Sit on a mat on the ground with a straight spine, head up and shoulders down and relaxed. Bend your knees to bring the soles of your feet together in front of you. You should feel a stretch immediately at the front of the hips and the inner thighs.
If you’re very tight, your knees will be up high. As you get more flexible, you can begin to lower your knees closer to the floor.
For a more intense stretch than butterfly offers, try reclined bound angle. Place your legs and feet in the same position as in butterfly pose but while lying on your back. You should feel more of a stretch in the hip flexors, especially if you have someone to gently press down on your knees.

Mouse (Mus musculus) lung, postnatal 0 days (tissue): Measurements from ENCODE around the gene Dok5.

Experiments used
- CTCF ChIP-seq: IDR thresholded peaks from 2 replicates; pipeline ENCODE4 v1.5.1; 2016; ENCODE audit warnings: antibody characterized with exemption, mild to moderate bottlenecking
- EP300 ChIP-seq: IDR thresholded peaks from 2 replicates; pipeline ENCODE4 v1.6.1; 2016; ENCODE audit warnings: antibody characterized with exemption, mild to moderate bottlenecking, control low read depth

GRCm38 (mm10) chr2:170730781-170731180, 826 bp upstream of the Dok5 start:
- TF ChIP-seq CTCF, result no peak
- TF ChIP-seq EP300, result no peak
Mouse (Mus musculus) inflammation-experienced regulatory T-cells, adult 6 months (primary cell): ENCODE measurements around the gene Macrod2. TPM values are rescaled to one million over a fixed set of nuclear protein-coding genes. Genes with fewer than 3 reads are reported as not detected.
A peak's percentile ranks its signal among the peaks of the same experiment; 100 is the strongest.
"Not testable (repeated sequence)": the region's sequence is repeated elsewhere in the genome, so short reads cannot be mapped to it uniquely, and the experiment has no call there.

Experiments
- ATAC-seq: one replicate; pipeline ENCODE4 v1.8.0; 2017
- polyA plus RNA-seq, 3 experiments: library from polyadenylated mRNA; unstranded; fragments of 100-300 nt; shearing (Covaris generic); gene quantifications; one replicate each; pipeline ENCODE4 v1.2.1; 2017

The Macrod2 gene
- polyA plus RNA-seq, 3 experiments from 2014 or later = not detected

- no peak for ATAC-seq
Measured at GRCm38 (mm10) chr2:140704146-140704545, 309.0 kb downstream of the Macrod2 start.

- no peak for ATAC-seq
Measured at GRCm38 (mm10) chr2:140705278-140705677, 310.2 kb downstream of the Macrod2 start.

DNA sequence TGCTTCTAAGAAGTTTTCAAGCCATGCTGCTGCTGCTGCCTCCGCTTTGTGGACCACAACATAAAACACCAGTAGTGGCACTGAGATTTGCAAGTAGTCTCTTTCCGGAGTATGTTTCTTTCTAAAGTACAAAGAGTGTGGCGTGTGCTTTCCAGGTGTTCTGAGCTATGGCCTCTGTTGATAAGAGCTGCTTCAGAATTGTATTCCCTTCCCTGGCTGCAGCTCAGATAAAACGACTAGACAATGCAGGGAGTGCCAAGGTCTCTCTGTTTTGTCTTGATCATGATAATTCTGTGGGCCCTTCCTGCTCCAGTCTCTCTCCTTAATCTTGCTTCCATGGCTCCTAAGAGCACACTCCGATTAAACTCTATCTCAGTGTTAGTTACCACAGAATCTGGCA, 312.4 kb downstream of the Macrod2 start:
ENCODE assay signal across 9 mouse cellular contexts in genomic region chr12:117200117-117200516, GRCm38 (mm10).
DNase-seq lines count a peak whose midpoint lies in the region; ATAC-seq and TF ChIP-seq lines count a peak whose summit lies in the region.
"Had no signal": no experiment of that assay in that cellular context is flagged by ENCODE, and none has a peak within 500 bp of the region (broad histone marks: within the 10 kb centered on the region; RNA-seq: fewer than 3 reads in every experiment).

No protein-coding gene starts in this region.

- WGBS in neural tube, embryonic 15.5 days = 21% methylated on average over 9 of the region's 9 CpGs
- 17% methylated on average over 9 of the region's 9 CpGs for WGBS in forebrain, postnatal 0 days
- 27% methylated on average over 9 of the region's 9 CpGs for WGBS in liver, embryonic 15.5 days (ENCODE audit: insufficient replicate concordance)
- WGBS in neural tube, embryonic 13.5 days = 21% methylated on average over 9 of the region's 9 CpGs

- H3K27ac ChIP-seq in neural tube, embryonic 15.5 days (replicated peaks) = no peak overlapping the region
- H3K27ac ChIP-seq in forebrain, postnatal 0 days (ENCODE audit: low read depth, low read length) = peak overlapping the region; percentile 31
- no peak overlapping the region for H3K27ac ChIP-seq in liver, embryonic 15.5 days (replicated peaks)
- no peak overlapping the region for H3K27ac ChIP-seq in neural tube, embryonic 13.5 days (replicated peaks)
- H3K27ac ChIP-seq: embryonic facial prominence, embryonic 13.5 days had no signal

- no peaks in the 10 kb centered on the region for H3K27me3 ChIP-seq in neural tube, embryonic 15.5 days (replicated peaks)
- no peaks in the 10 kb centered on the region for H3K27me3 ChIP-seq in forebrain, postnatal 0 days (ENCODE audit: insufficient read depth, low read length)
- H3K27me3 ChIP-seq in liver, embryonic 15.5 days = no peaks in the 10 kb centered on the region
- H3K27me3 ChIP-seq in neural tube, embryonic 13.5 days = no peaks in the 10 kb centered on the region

Need a deeper stretch? Considering using a yoga block. Learn about the top benefits of using yoga props for both beginner and advanced students.
To do frog pose, start on your hands and knees. Lower down onto your forearms with your palms pressed into the floor in front of you and forearms parallel to each other. Move your knees outward with your hips and chest elevated above the floor. Press your hips downward to feel a stretch in the hip flexors.
Focus on each side of your hips at a time with this pose. In a lunge position with the right leg forward and bent at the knee, lower the left knee and gently place it on the floor. Your toes should be pointed backward with the tops of your feet on the mat.